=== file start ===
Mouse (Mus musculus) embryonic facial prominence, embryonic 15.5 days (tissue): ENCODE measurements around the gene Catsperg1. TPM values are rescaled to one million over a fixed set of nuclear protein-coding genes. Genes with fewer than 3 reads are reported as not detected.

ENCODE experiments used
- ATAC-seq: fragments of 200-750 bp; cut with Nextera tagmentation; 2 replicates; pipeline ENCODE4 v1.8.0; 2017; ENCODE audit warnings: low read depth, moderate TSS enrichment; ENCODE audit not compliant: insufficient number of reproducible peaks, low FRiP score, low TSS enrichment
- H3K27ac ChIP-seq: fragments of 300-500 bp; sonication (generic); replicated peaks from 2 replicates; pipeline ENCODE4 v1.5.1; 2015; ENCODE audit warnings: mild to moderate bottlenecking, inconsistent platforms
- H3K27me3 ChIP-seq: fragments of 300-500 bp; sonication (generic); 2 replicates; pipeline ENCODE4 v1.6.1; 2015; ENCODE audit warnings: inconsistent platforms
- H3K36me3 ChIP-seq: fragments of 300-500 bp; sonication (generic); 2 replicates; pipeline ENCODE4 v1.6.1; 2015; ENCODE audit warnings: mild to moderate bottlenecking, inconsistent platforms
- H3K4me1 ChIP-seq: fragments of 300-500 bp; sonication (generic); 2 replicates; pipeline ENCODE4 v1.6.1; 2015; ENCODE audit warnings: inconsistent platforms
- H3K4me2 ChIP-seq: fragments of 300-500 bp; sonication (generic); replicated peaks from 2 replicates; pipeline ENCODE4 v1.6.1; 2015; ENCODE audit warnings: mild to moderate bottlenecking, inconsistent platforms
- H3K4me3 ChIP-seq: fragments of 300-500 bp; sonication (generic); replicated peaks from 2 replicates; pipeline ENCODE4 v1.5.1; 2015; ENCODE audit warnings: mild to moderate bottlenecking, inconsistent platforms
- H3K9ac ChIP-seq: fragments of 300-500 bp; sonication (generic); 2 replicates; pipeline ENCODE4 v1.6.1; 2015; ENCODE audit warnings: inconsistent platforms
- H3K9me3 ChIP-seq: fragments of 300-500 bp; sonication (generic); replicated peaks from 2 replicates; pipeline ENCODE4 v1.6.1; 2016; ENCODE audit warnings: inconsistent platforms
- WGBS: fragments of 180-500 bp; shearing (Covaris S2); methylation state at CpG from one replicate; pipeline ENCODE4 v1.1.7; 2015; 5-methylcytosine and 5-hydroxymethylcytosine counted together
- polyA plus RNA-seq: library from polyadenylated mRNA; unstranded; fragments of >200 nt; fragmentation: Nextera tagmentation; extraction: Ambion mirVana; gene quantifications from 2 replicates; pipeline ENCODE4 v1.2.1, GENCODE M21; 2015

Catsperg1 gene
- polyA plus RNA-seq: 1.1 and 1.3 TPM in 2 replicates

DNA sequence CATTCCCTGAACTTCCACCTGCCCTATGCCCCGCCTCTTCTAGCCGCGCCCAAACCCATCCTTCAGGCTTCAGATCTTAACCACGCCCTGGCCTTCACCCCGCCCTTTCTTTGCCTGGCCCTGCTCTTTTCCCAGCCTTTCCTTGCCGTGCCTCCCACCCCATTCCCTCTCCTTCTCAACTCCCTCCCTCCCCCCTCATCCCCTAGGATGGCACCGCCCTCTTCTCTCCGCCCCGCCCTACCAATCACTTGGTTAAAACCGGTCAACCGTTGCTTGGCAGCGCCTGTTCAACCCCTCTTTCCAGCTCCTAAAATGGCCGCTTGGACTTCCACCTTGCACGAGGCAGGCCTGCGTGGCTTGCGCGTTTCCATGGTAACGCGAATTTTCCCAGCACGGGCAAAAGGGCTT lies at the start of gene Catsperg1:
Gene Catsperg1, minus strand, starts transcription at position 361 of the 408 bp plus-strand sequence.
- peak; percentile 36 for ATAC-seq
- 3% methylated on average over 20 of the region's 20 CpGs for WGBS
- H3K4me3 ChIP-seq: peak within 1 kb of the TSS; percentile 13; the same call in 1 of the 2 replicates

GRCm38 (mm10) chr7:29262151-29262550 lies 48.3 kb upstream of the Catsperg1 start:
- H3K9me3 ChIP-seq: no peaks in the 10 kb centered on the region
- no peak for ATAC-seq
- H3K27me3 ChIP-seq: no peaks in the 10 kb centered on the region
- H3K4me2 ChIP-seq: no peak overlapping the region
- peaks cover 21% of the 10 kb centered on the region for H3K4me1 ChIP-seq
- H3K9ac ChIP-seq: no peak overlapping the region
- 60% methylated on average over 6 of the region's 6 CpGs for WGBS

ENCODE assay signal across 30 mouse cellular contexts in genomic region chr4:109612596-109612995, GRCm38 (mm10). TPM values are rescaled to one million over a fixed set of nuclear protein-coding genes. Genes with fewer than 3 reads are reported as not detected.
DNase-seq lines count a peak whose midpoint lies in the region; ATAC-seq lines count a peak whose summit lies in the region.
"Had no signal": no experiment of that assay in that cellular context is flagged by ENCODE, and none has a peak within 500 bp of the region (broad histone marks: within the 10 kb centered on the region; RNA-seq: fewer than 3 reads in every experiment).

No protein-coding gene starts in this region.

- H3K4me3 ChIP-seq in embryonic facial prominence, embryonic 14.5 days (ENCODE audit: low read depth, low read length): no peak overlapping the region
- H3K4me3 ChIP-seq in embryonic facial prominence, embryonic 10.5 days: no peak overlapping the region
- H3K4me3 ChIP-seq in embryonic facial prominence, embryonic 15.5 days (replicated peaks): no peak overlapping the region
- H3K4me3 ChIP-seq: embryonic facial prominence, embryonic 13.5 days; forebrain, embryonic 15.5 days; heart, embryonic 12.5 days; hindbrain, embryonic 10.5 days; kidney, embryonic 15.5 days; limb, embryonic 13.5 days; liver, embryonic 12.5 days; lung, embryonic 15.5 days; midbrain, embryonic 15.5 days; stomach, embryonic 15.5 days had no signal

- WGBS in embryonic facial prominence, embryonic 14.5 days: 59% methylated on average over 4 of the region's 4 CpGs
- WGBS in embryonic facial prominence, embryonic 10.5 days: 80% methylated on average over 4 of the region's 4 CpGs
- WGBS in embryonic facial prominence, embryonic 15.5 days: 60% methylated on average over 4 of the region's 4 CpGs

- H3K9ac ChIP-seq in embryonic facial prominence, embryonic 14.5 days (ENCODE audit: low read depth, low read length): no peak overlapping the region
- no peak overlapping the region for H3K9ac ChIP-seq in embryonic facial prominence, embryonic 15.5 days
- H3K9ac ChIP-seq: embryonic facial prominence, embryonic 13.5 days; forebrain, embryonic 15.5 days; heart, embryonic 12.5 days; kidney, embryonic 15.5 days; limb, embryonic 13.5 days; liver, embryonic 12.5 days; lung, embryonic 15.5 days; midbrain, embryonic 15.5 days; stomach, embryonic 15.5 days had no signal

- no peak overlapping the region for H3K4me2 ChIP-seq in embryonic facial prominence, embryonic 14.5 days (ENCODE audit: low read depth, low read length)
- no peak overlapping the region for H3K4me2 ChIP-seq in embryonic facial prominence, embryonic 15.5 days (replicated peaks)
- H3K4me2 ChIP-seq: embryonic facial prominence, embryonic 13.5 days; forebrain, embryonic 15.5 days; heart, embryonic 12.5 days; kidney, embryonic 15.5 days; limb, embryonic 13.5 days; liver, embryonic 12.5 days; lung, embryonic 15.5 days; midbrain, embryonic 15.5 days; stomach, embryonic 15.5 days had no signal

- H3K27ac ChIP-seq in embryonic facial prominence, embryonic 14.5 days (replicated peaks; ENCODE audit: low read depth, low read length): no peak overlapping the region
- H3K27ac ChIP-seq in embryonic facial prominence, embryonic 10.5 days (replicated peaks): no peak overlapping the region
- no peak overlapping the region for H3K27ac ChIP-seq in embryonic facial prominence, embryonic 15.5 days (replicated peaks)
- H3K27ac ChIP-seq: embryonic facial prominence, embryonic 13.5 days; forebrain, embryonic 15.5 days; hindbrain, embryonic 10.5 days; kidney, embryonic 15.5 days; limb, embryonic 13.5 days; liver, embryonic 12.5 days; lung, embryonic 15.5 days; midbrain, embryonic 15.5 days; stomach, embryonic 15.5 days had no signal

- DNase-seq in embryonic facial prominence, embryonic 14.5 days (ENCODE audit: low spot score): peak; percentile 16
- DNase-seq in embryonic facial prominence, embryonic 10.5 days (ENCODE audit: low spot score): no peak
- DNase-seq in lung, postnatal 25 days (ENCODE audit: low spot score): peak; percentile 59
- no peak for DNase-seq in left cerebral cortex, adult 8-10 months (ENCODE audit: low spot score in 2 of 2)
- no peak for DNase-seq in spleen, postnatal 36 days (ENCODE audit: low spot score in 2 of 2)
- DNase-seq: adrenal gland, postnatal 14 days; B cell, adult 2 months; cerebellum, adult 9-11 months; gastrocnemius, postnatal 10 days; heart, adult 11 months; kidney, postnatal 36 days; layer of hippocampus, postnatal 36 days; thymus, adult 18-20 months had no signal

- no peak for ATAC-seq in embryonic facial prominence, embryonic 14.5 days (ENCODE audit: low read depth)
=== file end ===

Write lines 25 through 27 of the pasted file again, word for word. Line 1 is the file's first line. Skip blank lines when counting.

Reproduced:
- H3K4me2 ChIP-seq: no peak overlapping the region
- peaks cover 21% of the 10 kb centered on the region for H3K4me1 ChIP-seq
- H3K9ac ChIP-seq: no peak overlapping the region